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Nebraska Lawmakers Examine Consent Laws



The slogan “no means no” may soon change to “yes means yes” in Nebraska. Since March of 2019, the state’s lawmakers have been debating Legislative Bill 173. Under this bill, a person would have to specifically give their consent by saying yes. Silence and not resisting would not qualify as consent, and direct consent would be required every time a couple wanted to engage in sexual consent. The bill, says lawmakers, is meant to empower victims of sexual assault. However, while the bill certainly has good intentions, some wonder if it has gone too far.

“Requiring specific consent under all conditions leaves people open to criminal charges when they are not guilty of a crime,” says John S. Berry, Jr. of Berry Law. “For example, if two people were intoxicated and neither specifically said, ‘yes’ to the other, either could face criminal charges in the future. This bill is just too broad.”

These are the same concerns lawmakers opposed to the bill raised when debating the bill in the State Senate. Critics of the proposed law say that there is no need to change the laws as they are because they are quite clear and do not contain the loopholes supporters of the bill think. The bill also does not specifically state what qualifies as an ‘overt action.’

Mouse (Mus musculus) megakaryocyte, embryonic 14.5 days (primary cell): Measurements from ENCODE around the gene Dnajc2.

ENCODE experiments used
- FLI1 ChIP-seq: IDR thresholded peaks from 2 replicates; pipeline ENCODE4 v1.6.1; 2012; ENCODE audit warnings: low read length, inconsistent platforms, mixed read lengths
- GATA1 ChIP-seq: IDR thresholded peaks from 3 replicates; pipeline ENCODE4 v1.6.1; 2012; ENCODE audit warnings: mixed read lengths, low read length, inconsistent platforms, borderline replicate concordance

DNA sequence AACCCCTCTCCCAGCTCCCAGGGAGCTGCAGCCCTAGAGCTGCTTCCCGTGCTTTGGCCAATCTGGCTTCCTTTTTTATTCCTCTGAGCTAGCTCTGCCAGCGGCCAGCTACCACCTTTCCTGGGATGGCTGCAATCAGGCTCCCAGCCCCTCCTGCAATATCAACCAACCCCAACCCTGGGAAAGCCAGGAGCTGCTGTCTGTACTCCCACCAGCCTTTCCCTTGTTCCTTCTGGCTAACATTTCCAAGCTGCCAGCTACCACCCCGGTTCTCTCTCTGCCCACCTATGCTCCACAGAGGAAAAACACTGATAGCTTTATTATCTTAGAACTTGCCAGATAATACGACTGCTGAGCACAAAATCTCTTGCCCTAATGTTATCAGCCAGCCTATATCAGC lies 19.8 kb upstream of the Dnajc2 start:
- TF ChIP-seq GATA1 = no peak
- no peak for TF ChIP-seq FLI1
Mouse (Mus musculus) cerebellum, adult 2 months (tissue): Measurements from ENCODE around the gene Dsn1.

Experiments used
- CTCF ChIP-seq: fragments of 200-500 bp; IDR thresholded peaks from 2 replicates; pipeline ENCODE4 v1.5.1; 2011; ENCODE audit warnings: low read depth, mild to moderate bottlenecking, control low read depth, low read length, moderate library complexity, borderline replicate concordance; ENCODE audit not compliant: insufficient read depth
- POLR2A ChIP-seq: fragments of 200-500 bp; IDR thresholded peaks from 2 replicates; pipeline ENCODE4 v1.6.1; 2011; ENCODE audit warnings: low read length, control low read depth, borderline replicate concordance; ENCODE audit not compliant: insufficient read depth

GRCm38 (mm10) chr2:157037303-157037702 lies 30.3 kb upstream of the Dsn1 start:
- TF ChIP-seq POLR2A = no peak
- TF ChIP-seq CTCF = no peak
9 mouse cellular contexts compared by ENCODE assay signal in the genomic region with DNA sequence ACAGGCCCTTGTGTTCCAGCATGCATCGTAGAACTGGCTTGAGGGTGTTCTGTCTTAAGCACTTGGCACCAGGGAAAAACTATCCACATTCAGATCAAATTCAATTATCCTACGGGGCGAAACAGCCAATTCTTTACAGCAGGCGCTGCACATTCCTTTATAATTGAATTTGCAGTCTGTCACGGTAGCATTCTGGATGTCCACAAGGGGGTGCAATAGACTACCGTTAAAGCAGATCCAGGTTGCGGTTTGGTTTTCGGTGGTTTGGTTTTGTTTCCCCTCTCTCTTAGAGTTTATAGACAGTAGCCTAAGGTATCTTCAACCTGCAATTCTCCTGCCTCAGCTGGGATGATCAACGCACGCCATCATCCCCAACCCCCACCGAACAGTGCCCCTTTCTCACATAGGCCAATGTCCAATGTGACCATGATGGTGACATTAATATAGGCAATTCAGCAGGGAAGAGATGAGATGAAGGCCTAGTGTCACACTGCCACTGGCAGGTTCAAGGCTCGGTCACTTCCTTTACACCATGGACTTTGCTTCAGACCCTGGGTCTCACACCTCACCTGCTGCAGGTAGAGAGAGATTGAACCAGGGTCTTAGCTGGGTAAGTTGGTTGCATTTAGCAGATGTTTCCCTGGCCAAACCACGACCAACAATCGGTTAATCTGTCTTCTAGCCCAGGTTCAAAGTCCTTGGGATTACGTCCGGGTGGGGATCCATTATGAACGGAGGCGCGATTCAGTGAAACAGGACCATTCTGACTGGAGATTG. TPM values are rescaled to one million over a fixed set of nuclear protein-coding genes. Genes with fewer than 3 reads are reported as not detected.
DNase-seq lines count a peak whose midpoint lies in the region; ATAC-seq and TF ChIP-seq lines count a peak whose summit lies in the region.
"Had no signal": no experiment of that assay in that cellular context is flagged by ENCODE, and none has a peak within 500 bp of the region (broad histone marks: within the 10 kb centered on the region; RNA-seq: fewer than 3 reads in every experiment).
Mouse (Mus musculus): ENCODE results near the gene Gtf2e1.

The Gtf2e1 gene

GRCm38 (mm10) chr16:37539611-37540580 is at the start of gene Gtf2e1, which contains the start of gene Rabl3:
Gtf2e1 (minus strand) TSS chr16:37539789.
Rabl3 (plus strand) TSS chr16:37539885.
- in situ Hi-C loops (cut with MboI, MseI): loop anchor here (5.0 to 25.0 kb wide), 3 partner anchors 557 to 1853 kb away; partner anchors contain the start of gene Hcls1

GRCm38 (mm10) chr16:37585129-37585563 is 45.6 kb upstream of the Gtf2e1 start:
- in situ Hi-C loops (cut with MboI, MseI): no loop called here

In fact, the bill may have more flaws than the current law.

Under the new law, two consenting adults could give non-specific consent. If the relationship were to deteriorate in the future and end badly, one could easily accuse the other of sexual assault, even if they are innocent of such charges.

Additionally, the new law is not going to help victims of sexual assault.

To really help these victims, legislators may want to focus on other laws, such as extending the statute of limitations. Currently, the statute of limitations on misdemeanor sexual assault charges is 18 months. Felony offenses have a statute of limitations of five years. Extending this statute would provide victims with more time to deal with their emotions and come forward, without jeopardizing the lives of innocent people.

While everyone wants victims of sexual assault to be able to seek justice from their attacker, this proposed legislation is not the way to do it.

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